A bright, sparkling clear beer is highly prized by beer drinkers, yet clear beer can be elusive for the average home brewer. Commercial brewers use fining agents, filtering, and pasteurization techniques to keep their beer crystal clear. While filtering is sometimes used by advanced brewers, much simpler techniques can help improve your clarify. Using a few simple tips, it is not difficult at all for home brewers to match the clarity of commercial beer.
Before we jump into the tips, lets take a quick look at the main causes of cloudiness in beer. Cloudiness generally comes from one of three sources: tannins, proteins and yeast. Tannins are naturally occurring elements of the barley grain husk that is extracted along with sugars during the mashing process. Proteins come both from dark grains and also from certain non-barley grains including wheat, oats and flaked barley.
Proteins enhance the head retention and body of the beer, but also hurt the clarity of the beer. It is a delicate balance to achieve a full bodied beer without excessive protein. Finally yeast itself is present in the beer during fermentation and will remain suspended in the beer for some time. Most yeast will eventually precipitate to the bottom of the beer, but it takes considerable time for many yeast strains. Tannins, proteins and yeast also contribute “young” off flavors to the beer, so the quicker you can clear your beer the sooner you can enjoy it!
1. Select Lower Protein Grains
Proteins enhance the body of your beer, but can hurt clarity. Save high protein adjuncts like wheat, flaked barley and very dark malts for wheat and dark beers where clarity is not a significant consideration. If you are brewing a light beer where clarity matters, choose two row pale malt or pale malt extract base and add only enough high protein darker malts to achieve the desired color and body.
2. Use Irish Moss at the End of the Boil
A few pinches of Irish Moss at the end of the boil can aid the clarity of your finished beer considerably. Irish Moss is a charged adjunct that actually helps tannins and proteins in the hot wort coagulate and quickly fall to the bottom of the boil pot while cooling the beer. If you drop a small amount of Irish Moss in your brew you can actually see the proteins and tannins coagulate into little lumps at the end of the boil.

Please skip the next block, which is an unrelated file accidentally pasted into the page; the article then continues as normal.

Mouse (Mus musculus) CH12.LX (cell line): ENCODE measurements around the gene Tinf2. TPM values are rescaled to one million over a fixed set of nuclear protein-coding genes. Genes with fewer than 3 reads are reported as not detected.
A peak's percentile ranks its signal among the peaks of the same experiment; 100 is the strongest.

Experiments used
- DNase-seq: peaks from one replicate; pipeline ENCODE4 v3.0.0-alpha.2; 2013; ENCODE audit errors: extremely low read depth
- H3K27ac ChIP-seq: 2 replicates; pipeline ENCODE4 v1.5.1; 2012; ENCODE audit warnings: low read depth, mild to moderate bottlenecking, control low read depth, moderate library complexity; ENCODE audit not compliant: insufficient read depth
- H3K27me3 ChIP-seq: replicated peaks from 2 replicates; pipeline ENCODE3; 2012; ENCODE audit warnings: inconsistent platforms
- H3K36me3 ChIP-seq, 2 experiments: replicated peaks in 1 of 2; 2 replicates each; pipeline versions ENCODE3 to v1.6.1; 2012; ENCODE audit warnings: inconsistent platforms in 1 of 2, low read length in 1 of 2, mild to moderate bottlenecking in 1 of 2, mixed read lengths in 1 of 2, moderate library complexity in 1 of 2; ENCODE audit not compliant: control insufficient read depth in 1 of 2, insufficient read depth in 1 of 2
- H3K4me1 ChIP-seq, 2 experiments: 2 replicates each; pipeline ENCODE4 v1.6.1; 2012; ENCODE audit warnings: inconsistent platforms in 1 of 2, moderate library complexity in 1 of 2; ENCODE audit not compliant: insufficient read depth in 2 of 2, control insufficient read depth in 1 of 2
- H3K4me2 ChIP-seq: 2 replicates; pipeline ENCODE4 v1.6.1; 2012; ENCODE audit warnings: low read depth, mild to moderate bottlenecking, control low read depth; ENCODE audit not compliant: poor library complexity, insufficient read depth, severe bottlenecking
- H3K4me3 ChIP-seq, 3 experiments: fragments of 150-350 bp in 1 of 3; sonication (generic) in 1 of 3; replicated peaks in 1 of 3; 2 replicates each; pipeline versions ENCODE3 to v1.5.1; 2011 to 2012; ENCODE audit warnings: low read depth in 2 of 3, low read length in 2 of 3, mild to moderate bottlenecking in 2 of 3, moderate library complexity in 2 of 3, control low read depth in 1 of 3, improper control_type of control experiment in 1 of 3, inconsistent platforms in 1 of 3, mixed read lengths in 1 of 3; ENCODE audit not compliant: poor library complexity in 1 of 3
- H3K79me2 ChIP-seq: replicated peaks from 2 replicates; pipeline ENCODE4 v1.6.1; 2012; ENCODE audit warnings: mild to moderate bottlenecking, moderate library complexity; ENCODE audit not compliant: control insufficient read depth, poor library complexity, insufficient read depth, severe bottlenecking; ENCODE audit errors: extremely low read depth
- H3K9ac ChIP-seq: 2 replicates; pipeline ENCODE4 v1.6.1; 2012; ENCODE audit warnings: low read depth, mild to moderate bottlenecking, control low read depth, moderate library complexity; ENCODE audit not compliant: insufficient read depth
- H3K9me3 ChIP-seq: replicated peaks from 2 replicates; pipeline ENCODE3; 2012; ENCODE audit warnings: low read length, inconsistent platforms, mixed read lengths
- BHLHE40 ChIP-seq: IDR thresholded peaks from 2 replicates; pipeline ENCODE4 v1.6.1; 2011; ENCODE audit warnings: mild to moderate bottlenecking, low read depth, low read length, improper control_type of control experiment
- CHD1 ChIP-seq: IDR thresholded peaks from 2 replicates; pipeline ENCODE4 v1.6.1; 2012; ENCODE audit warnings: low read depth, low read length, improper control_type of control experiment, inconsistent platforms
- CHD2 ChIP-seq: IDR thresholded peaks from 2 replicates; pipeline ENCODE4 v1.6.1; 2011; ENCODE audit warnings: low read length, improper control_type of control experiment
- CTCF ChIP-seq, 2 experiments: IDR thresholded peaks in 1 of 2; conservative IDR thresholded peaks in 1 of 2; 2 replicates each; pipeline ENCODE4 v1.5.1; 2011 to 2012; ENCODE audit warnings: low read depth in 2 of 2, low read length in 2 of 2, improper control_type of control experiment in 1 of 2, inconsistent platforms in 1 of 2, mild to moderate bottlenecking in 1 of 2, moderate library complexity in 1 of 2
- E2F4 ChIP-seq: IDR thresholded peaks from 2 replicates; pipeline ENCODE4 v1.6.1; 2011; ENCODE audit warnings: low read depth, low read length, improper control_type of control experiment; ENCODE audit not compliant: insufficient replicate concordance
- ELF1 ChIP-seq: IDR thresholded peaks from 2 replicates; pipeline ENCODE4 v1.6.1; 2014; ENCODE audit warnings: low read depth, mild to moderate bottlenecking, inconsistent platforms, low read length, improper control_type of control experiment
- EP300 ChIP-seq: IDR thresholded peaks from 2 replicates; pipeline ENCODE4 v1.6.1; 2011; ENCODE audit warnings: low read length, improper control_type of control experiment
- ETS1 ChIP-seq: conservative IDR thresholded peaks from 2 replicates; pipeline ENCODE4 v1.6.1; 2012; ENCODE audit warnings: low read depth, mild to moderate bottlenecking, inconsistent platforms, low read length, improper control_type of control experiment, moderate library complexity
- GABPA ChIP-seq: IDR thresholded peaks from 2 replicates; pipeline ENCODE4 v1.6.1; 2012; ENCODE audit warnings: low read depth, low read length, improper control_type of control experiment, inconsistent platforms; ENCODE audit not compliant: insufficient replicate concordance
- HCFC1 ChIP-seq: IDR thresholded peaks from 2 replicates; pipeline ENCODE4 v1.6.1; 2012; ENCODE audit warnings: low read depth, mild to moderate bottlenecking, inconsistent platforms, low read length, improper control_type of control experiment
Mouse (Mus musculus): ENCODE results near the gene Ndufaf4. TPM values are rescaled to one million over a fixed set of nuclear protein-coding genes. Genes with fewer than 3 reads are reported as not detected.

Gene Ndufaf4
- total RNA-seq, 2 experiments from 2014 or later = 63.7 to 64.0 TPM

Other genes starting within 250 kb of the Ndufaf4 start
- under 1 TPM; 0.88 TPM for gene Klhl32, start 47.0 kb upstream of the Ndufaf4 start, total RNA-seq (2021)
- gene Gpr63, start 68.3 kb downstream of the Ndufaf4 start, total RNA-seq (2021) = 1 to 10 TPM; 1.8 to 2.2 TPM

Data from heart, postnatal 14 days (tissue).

3. Cool your Wort Quickly
Use an immersion or counter-flow chiller to cool your beer as quickly as possible. If you take your wort from boiling to fermentation temperature quickly, the tannins and proteins will form clumps, fall out, and form a thick layer of trub at the bottom of your boiler. The quicker you can cool the wort, the more dramatic the effect. The less tannins and suspended proteins, the clearer your beer will be. Ideally you would like to cool a boiling 5 gallon batch to room temperature in 15 minutes or less.
4. Choose a Yeast High in Flocculation
Flocculation is defined simply as the rate at which a particular yeast strain will fall out of the beer once fermentation is complete. If you choose a yeast strain with a high flocculation rating, it will clear much more quickly than one with a low flocculation rate. Flocculation should not be your only consideration, but if you have a choice, pick a yeast strain that both matches the style of your beer and has medium to high flocculation.
5. Add a Fining Agent
A number of fining agents can be added to the finished beer that will aid in clearing the beer quickly. These agents work by attaching themselves to the yeast, tannins and proteins to help them precipitate to the bottom of your fermenter or bottle more quickly. One easily obtained ingredient is clear, plain gelatin from the grocery store. Dissolve it in a few cups of warm sterile water and add it to your secondary fermenter a few days before bottling. Another personal favorite of mine is polyclar. Mix it with a little water and add it to your secondary fermenter a few days before bottling or kegging.
6. Cold Store (Lager) your Beer
Storing beer under refrigeration, called laagering, helps to clear beer rapidly. At lower temperatures it is more difficult for the yeast, tannins and proteins to remain suspended. Cold stored beer will clear much more rapidly than beer stored at room temperature. Note that if you are bottling or naturally carbonating a keg, you need to wait for the beer to become fully carbonated before laagering. Otherwise laagering may slow or kill the yeast resulting in a poorly carbonated beer.
I hope these tips help you fight cloudy beer and enjoy your homebrew a little bit more. Please add a comment or subscribe if you enjoyed this article. Visit BrewPoll to vote on this article (guests can vote too!).
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